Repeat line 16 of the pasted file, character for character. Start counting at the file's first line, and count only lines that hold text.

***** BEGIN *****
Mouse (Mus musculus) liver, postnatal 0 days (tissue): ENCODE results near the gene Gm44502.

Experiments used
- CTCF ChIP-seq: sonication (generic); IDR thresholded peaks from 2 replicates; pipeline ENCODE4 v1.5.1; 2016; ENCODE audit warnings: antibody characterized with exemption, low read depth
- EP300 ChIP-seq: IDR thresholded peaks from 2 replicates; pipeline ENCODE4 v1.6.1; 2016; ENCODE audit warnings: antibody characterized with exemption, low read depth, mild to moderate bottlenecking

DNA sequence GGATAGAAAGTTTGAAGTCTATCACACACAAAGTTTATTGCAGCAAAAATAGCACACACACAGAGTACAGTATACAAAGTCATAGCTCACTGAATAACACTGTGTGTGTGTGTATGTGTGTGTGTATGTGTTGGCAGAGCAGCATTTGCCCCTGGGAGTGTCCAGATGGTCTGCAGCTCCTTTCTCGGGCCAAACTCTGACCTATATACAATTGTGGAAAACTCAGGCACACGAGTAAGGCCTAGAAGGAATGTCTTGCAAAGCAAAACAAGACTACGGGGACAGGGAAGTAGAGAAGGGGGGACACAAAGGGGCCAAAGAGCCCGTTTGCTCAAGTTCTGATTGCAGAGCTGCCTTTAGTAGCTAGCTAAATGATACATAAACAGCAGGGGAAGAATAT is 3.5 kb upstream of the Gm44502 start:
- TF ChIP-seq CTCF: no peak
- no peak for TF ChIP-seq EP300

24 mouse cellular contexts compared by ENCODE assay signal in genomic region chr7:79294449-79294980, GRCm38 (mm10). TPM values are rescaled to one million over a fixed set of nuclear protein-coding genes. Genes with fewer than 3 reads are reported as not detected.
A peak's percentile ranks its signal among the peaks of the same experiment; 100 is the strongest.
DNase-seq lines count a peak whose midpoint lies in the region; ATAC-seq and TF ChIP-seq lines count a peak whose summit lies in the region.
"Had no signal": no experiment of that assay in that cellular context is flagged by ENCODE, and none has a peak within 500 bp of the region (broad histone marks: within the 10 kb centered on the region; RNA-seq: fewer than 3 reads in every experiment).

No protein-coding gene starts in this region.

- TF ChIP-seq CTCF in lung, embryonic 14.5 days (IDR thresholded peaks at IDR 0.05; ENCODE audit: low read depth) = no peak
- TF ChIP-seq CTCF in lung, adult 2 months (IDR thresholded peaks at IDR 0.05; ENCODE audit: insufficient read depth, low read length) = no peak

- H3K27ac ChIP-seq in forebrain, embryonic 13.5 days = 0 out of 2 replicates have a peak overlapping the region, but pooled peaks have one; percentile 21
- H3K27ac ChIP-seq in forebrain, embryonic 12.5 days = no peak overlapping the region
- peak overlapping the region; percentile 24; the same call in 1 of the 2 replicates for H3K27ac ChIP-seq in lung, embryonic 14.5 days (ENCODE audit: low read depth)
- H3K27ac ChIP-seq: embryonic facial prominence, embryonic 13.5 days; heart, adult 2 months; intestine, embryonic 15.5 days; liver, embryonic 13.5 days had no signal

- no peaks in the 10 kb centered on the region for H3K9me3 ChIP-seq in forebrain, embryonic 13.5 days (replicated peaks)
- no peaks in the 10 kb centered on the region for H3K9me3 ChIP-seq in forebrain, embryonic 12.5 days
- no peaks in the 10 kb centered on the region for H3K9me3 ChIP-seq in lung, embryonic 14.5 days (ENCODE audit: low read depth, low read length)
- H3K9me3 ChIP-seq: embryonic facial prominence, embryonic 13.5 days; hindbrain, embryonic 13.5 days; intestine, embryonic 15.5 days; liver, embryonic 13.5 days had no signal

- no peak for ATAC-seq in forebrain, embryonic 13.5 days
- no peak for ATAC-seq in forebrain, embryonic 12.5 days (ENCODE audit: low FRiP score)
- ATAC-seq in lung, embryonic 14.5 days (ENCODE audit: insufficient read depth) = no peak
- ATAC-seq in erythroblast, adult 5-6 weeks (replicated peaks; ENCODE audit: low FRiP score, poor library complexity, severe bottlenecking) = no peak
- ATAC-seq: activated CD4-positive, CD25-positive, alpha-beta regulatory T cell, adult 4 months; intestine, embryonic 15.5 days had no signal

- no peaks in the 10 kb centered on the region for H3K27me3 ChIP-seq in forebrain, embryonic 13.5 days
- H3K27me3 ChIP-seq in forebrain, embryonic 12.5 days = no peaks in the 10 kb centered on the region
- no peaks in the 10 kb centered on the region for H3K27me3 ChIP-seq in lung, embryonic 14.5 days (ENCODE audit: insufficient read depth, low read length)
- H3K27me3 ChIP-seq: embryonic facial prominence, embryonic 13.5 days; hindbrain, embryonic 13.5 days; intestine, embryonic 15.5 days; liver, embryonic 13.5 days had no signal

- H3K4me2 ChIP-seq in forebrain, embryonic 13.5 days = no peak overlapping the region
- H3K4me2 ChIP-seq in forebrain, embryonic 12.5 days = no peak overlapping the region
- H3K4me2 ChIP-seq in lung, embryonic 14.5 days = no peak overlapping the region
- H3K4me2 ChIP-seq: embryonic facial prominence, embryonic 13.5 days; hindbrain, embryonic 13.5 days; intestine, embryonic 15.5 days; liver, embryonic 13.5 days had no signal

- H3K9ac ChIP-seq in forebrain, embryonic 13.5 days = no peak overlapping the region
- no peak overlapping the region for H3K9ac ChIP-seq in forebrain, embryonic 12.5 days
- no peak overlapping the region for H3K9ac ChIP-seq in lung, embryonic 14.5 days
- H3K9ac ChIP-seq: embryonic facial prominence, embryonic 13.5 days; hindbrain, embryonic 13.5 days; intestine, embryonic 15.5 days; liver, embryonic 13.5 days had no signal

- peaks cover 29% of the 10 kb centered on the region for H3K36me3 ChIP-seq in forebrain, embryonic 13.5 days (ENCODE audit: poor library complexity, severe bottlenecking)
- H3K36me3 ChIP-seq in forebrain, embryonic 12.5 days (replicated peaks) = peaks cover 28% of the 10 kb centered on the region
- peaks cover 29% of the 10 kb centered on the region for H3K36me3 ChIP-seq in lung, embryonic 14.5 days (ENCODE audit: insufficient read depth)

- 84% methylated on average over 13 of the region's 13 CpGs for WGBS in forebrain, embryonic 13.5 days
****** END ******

- H3K27ac ChIP-seq in forebrain, embryonic 12.5 days = no peak overlapping the region